When I returned from Barbados, I expressed my condolences to the family. Mayor Jim Watson convened a meeting of diverse faith leaders, which I attended, along with Bordeleau and some of his deputies. The goal was to provide wisdom on the most constructive way forward, but not before there was an honest airing of concerns about how racialized individuals are being policed. Questions were also raised about whether police are adequately trained to deal with citizens with mental health conditions.
A few days later, the Canadian Somali Mothers Association invited me to speak at an event intended to discern how best to mobilize allies and support healing among the affected communities. All of the presenters contributed to a therapeutic admixture of outrage, comfort and affirmation. Some of the dialogue following Abdi’s death was much less helpful. On a CBC radio show, Matt Skof, president of the Ottawa Police Association, said that he was “worried that the conversation is even occurring, to be quite candid; to suggest that race was an issue in this, it’s inappropriate. The officers were called to the scene. The officers had to attend. Race, in this case, is a fact, just like your age, your gender, your height. It doesn’t have anything to do with our . . . decision-making. Our decision-making is based on our training, and our training has nothing to do with race. That’s unfortunate we’re seeing the bleeding of that very difficult rhetoric into Canada now . . . but it’s two separate conversations and not one that’s applicable here.”
The fact of the matter is that this opinion does not square with the research, the statistics and the lived experience of many racialized black people in Canada, myself included. My interactions with police have mostly been pleasant. But I too have been racially profiled. A number of times while driving, I have been followed, pulled over and questioned by police, without having committed any infraction.
Policing aside, I have also personally experienced racism many times. I have awoken twice to find Parkdale United defaced with racist graffiti, most recently this past November. In 1976, my brother, John, was murdered in a racially motivated attack in Montreal. He and I were assaulted on the street by four men with knives out to kill “n——s.” John was stabbed through the heart and lung and bled to death in my arms before help could arrive. Not surprisingly, the images of Abdi in the aftermath of his arrest, lying unconscious, bloodied and handcuffed, impacted me in a particularly jarring way.
Just days before Abdi’s death, Globe and Mail columnist Doug Saunders wrote an article entitled “Why black Canadians are facing U.S.-Style Problems.” He wrote that, “Black Canadians are demonstrably facing different outcomes in employment, in housing and especially in the policing and justice systems that can only be traced to discrimination.”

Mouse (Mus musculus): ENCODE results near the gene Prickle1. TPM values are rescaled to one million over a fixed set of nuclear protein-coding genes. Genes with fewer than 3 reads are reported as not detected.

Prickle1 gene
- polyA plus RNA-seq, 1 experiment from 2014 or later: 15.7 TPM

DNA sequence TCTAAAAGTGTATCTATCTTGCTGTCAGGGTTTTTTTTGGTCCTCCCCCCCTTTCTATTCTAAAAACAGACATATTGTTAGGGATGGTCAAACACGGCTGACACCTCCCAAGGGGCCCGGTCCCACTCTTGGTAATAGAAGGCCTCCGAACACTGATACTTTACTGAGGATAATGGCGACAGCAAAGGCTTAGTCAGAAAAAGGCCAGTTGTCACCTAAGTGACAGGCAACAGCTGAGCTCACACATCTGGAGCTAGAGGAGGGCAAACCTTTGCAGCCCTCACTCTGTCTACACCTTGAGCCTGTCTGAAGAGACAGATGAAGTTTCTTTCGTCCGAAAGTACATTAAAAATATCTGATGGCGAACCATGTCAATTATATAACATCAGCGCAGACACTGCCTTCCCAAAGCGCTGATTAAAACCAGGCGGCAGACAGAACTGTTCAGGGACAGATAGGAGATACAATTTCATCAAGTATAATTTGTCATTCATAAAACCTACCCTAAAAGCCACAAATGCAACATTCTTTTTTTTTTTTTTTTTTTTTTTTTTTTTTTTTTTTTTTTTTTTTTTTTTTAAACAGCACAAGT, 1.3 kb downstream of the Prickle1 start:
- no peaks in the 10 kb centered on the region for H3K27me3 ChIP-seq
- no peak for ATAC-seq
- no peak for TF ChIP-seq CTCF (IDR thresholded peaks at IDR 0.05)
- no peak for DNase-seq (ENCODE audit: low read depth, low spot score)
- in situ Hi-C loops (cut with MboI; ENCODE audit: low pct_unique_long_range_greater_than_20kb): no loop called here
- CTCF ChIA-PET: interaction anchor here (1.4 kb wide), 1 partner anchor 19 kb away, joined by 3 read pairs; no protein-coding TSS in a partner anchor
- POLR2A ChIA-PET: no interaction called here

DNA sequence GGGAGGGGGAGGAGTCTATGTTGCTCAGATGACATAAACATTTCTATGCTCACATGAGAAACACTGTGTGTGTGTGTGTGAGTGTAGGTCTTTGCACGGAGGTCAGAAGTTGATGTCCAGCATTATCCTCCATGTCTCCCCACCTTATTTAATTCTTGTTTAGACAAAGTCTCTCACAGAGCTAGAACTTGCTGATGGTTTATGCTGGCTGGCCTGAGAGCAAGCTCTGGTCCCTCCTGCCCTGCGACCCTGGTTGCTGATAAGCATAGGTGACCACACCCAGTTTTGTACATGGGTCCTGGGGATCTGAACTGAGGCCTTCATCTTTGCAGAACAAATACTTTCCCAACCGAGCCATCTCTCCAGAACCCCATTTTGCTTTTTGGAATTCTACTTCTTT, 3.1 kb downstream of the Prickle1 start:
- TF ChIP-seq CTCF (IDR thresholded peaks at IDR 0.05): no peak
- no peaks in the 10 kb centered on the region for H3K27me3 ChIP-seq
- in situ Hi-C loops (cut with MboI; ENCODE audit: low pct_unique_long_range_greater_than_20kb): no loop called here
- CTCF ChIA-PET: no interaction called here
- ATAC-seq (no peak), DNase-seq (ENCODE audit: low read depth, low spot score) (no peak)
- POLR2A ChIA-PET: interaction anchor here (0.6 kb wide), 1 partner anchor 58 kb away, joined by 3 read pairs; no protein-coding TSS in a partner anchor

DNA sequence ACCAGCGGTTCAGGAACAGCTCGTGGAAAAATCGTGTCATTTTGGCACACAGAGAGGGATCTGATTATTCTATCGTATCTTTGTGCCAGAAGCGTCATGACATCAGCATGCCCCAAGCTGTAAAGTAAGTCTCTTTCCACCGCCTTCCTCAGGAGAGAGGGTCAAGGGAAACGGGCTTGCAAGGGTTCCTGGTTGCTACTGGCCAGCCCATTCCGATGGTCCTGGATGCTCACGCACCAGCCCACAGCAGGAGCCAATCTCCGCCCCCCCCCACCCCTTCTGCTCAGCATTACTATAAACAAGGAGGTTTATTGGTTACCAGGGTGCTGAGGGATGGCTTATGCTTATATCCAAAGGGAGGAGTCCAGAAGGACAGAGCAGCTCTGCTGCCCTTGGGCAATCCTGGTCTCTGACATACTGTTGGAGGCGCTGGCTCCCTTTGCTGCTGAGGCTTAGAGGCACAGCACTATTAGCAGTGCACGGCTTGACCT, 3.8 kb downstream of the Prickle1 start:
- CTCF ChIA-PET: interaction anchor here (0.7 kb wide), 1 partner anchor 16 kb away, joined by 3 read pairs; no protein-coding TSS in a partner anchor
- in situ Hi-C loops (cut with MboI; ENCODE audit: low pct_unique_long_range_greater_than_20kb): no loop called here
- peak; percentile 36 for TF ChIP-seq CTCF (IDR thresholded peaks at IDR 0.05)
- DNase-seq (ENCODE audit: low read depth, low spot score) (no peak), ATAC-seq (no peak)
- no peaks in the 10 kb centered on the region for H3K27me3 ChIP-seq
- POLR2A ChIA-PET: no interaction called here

Saunders consulted with Queen’s University’s legal historian Barrington Walker, whose research into the history of race relations has led him to conclude that “Although there are certainly some differences [between Canada and the United States] in terms of broad historical contours, demographic patterns and patterns of migration, there are some really profound similarities.” Further, Walker maintains, “there is a kind of long, institutionalized state memory, the old idea that blacks do not belong as part of the Canadian landscape.”
There is much reluctance to acknowledge the scourge of racism in Canada, and particularly within the criminal justice system. But the statistics can’t be ignored. For example, in 1995, the Report of the Commission on Systemic Racism in the Ontario Criminal Justice System discovered that in similar circumstances, when convicted with a drug offence, that only 36 percent of white defendants were sentenced to prison compared to 55 percent of black defendants. Non-racial factors by themselves could not account for this variance.
In October 2002, the Toronto Star reported on its findings gathered from an analysis of 480,000 incidents dating back to 1996 in which persons were arrested, or ticketed. It was discovered that black drivers were significantly more likely to be stopped by police without evidence of committing an offence. Also, among people charged with simple possession of an illegal drug, most were released on a promise to appear in court. But whites were released 76.5 percent of the time, while blacks were released 61.8 percent of the time. Among those — white and black — taken to a police station, 7.3 percent of whites and 15.5 percent of blacks were kept in jail while awaiting a bail hearing.
Here in Ottawa, the Traffic Stop Race Data Collection Project was initiated as a result of a 2005 incident in which Chad Aiken, a racialized black man from Ottawa, was pulled over by police. He filed a human rights complaint claiming that he had been stopped because of the colour of his skin. In a settlement agreement, Ottawa’s city police were made to record, between 2013 and 2015, the perceived race of the driver at all motor vehicle stops. The data analysis, which included 81,902 traffic stops, was released this past October. The data shows that black drivers were pulled over 2.3 times more often than you would expect, given their proportion within the general population, and Middle Eastern drivers, were pulled over 3.3 times more often.